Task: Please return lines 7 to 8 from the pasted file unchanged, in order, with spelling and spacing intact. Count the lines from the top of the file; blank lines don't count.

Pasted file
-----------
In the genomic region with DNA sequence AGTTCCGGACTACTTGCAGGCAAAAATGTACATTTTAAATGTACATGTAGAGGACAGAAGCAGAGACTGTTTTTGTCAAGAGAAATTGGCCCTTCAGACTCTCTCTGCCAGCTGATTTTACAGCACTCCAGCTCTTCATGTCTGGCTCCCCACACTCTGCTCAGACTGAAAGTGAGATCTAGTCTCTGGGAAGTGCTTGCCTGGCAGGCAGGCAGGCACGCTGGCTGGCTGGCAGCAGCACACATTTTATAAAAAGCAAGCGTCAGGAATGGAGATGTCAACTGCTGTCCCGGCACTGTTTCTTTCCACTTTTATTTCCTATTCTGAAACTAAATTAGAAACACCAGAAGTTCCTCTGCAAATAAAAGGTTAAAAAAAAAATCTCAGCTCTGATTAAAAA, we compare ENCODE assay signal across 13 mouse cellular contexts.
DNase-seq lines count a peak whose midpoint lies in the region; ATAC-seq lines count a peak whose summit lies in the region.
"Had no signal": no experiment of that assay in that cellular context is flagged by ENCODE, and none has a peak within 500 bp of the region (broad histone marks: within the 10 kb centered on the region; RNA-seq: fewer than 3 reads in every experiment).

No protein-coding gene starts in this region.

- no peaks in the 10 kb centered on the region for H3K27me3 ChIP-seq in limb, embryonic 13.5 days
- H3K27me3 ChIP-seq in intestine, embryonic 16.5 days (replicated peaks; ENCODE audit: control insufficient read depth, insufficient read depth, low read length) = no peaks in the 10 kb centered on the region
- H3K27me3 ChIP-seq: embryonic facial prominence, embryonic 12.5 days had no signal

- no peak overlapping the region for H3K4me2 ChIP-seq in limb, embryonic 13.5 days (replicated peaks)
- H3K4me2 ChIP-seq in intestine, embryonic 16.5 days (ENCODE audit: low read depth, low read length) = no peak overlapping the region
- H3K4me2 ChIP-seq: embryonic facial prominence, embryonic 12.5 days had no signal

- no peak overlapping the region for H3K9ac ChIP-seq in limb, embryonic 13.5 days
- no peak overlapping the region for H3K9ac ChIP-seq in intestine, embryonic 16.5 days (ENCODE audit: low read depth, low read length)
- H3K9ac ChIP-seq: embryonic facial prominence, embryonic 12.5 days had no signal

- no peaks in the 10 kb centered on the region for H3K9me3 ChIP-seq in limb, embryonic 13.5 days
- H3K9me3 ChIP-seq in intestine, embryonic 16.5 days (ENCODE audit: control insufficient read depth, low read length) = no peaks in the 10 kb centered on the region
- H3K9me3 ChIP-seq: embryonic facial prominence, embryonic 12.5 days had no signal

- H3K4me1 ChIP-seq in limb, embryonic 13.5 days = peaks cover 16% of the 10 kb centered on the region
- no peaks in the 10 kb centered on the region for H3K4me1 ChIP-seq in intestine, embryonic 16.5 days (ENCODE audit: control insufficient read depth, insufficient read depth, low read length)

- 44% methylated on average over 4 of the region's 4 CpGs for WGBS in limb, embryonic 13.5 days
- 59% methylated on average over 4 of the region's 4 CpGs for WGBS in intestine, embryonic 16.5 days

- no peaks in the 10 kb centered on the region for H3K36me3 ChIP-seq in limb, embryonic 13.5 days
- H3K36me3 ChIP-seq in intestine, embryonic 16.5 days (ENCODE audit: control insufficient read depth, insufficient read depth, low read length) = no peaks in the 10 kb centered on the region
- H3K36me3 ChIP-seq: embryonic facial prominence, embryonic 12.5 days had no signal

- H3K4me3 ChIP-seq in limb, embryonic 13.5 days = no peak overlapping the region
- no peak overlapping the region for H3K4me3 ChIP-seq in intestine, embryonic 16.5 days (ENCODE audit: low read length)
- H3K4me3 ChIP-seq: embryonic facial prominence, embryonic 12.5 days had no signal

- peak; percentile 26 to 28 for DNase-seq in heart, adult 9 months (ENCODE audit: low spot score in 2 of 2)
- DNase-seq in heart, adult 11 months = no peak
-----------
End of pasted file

- H3K27me3 ChIP-seq: embryonic facial prominence, embryonic 12.5 days had no signal

- no peak overlapping the region for H3K4me2 ChIP-seq in limb, embryonic 13.5 days (replicated peaks)